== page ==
Absolute II is the final piece in Oneida’s Thank Your Parents triptych of releases, begun in 2008 with Preteen Weaponry and followed by 2009’s acclaimed triple disc Rated O. With this release, the Brooklyn group concludes a challenging and profound long-term project. The Thank Your Parents triptych, totaling around 200 minutes, is intended to be listened to as a whole or in its component parts. Absolute II stands on its own, in addition to serving as a chapter in an immense whole.
Oneida has delivered a monster named Rated O which happens to be the crowning achievement of their storied creative lives. By producing this colossus they have also created the necessity of its destruction -- which within the confines of this tremendous accomplishment -- they do so handily and with utter fluency. Perhaps Rated O represents the encyclopedic representation of ONEIDA MUSIC, ONEIDA CREATIVITY and ONEIDA INSATIABILITY. As the leviathan rises from the murky depths to endow the idle watch with illusion, disillusionment and mortal terror -- thus Oneida leaves a hieroglyphic spume upon the glassy surface of what is KNOWN and UNKNOWN. The music contained within the covers of Rated O must be seen as a gifted wilderness that when traversed will grant the traveler both a fractured mirror and a demolished and worried pathway deeper into the abyss. This album is an attempt to contain the entirety of Oneida and thus it points the way to infinite rebirth and boundless creativity. It is a finite map and the suggestion of unknown worlds. We finally have in our hands the album that Oneida has often gestured towards. Ladies and gentlemen, this is one of the greatest triple albums ever recorded.
Oneida has been releasing genre-defying music since 1997. They have nine full-length albums (one as double album, and now one as triple album) and various EPs and singles to their name. The list of great musicians and artists that Oneida have performed or collaborated with is far too extensive to briefly summarize here. They are critical darlings, they have become ambassadors for Jagjaguwar, and they are paying it forward with a label of their own called Brah Records (distributed by Jagjaguwar). For the reductivist in you, consider Oneida the bastard offspring of a Can/Suicide marriage, a band who is not afraid to pluck, tap, bend, synth or crash their way to the various extremes of rock, pop, folk and the avant-garde, and who brilliantly do so without alienating the respective fans of any of these so-called "genres".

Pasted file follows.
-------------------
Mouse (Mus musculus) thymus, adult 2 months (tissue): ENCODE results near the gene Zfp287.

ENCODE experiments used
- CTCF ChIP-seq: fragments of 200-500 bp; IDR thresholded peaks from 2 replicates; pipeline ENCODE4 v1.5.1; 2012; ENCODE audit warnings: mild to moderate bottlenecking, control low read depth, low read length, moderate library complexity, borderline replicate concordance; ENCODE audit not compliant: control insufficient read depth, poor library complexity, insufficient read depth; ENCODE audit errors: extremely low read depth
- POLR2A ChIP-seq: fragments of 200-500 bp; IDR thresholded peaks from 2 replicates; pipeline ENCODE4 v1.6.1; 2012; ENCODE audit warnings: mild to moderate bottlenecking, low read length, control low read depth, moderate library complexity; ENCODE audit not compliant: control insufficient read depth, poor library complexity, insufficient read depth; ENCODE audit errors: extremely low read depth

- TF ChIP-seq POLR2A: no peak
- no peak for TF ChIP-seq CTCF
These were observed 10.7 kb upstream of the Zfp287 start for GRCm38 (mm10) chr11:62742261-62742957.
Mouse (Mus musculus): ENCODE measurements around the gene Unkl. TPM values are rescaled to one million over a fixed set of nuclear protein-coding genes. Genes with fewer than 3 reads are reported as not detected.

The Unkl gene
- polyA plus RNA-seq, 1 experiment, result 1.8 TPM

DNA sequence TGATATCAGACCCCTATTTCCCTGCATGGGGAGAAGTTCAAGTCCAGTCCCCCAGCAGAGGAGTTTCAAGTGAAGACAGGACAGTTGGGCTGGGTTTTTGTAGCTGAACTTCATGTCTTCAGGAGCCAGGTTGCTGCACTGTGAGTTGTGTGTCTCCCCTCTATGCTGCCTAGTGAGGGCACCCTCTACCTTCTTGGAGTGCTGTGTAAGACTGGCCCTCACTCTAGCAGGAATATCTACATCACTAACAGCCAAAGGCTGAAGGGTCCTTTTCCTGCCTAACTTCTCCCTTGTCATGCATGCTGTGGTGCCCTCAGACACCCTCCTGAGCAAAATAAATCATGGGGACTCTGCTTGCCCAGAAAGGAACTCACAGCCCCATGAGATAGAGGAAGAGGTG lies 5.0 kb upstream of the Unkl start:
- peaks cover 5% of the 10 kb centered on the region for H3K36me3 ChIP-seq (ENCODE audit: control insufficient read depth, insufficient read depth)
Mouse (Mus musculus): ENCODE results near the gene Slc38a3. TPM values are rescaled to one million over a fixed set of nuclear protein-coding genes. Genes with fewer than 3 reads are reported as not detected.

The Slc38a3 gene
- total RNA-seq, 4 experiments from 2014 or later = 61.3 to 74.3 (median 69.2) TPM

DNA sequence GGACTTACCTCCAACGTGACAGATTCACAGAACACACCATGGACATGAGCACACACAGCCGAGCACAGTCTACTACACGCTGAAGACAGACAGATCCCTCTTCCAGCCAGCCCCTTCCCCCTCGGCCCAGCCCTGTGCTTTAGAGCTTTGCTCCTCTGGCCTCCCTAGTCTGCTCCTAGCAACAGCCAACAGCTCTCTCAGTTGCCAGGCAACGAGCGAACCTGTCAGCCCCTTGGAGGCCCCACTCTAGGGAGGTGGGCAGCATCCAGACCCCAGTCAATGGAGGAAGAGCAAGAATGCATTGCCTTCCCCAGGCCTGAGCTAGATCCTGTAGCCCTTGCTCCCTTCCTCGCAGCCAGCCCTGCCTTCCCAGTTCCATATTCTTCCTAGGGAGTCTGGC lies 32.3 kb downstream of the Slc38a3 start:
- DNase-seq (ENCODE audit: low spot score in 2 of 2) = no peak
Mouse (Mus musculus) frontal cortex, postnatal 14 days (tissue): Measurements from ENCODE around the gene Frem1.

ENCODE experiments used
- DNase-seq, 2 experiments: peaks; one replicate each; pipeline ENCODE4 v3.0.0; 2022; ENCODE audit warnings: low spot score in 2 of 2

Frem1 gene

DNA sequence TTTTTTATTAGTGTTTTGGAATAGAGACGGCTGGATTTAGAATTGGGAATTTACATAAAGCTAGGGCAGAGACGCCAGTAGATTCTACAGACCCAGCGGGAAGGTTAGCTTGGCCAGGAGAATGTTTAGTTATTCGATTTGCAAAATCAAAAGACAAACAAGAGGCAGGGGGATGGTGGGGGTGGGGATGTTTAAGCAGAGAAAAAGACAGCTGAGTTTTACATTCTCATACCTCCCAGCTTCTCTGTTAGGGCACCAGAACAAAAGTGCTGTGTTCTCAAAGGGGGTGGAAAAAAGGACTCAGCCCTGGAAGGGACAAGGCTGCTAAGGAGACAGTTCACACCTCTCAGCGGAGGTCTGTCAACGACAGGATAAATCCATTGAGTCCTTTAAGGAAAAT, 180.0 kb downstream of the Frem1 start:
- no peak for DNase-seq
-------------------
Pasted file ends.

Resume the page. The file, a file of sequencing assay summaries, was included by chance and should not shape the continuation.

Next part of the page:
"Preteen Weaponry" is part one of the "Thank Your Parents" triptych of Oneida releases. Oneida members past, present and future all contributed to this project. It reminds Oneida of what a live performance might sound like. It contains captured improvisational moments married with craft. You can consider it an introduction to their forthcoming triple album "Rated O", which is part two of the fore-mentioned triptych (to be released by Jagjaguwar in early 2009).
No band has been so praised for such a wide range of music over the last ten years than Brooklyn’s Oneida. Nobody has come close to matching their output of dazzlingly creative, uncategorizable music. Psychedelia, minimalism, maximalism, one-step, infinitewave, blah blah blah blah…it’s all there, all the time; and Happy New Year, the band’s ten billionth album, is Oneida’s zenith. Simultaneously the most eclectic and most coherent album they have yet released, Happy New Year flows flawlessly from a traditional hymn of grim beauty (“Distress”) through hypnotic rounds, thunderous kraut grooves, severe ballads, and other, indescribable music. Phil Manley of Trans Am and the Fucking Champs and experimental pianist Emily Manzo return for encores of their guest appearances on 2005’s The Wedding; they are joined by Shahin Motia of Ex Models, Brad Truax of Home, and frequent Oneida collaborator Barry London.